This is a guest post by Nicholas Applegate.
I am a gay man married to a wonderful wife, and I openly support The Church of Jesus Christ of Latter-day Saints, its doctrines, and its leaders. As a result, I support the BYU honor code and their decision to require their students to keep the law of chastity (see link at bottom). This is because I have a testimony that this church is truly Christ’s church and that its leaders are called of God and divinely inspired.
However, at the core of myself, I am not a gay man; I am a child of God, a priesthood holder, a husband, and a father. I am not denying my true self by living the tenets of the Church. I would be denying my true self by not living the Gospel and leaving the Church to life a gay lifestyle.
Elder Jeffrey R. Holland, a man we believe to be an apostle of God, spoke to BYU faculty a couple days ago (see link at bottom) reaffirming our beliefs in the sacred nature of marriage between a man and a woman, the right of BYU as a private, church school to support and institute doctrinal policies, and the need of disciples of Christ to defend and support our church leaders and the doctrine we believe in. I have seen lots of posts and messages opposing Elder Holland’s remarks, and while I respect their right to share their thoughts and while I also have some reservations about Elder Holland’s choice of words, I believe that he is a divinely inspired apostle of Jesus Christ and that his message is true. He asked for more to defend The Church of Jesus Christ of Latter-day Saints and to be a voice in its support, so I have decided to do just that. Being a gay man in a mixed-orientation marriage, I think I am in a unique position to share my thoughts on the matter.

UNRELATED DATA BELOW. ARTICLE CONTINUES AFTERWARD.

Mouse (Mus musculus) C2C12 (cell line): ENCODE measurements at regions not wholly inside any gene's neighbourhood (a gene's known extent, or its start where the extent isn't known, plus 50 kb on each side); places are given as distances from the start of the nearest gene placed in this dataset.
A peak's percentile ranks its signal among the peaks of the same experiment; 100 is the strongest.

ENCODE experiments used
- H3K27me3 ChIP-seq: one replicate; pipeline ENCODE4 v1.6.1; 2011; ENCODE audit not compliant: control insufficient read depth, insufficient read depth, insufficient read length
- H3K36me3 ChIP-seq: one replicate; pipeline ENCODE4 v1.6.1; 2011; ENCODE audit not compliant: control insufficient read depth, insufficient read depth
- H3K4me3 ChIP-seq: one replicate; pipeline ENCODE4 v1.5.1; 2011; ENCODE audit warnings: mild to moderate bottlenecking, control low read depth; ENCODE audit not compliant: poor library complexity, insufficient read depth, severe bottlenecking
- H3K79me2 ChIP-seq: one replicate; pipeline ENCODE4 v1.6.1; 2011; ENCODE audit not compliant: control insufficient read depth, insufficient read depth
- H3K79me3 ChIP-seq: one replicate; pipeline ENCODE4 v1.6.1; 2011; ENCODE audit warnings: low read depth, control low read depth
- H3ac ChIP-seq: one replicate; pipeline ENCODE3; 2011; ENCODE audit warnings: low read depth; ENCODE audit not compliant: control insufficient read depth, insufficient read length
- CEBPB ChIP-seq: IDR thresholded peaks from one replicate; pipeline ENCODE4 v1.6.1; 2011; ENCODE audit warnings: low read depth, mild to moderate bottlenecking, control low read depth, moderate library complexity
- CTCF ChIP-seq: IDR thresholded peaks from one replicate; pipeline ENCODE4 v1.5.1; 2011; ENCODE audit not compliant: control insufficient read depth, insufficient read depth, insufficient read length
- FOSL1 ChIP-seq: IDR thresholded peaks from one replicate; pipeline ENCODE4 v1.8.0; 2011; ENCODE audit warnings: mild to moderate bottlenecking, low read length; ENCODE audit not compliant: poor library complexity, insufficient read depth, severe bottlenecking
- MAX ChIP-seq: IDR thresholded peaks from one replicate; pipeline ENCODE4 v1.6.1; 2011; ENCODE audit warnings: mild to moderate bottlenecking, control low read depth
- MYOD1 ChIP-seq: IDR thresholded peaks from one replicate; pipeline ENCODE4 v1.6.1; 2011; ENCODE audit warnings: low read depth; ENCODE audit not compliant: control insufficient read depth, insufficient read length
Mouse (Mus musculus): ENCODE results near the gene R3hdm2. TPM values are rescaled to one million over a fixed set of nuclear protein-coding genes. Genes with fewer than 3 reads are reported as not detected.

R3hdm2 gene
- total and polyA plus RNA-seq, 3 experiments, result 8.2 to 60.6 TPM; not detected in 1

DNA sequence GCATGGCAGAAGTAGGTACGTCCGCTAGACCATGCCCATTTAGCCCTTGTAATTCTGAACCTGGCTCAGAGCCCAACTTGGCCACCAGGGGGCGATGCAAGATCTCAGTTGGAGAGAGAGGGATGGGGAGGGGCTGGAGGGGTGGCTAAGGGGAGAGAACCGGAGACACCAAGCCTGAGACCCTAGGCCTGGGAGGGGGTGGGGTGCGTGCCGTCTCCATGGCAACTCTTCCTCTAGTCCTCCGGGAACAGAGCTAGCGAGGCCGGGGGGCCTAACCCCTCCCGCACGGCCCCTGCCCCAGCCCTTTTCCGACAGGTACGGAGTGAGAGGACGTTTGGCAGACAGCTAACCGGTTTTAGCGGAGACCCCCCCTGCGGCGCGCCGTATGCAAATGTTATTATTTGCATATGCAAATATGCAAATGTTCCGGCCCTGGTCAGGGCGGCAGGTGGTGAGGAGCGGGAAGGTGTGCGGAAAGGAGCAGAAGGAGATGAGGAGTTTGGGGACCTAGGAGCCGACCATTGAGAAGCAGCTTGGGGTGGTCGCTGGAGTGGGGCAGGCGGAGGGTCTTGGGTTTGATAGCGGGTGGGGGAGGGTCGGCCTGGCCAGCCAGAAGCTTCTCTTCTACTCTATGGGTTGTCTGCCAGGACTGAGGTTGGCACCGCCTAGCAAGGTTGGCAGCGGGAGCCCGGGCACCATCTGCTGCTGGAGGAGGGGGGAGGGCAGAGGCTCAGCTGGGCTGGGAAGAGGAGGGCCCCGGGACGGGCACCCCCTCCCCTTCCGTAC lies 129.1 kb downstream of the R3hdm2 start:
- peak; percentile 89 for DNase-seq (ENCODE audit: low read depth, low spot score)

I have known from a young age that I was attracted to men. It was an emotional roller-coaster, something I mentioned to almost no one before I became an adult, and which still was told to very few individuals after. It made me feel different, gross, and mostly embarrassed, and it was hard for me to talk about. It took years for me to process this and accept myself for who I was. However, unlike many that I have heard about in my situation, I had little doubt about my future standing in the Church.
The Church has always been clear, in my lifetime anyway, that it is not attraction to men that is sinful, but acting on those desires. I always understood that if I chose to either live a celibate or a heterosexual life, my standing within the Church would never be in question. I decided essentially as soon as I realized I was gay that I would follow the law of chastity and not engage in a relationship with a man.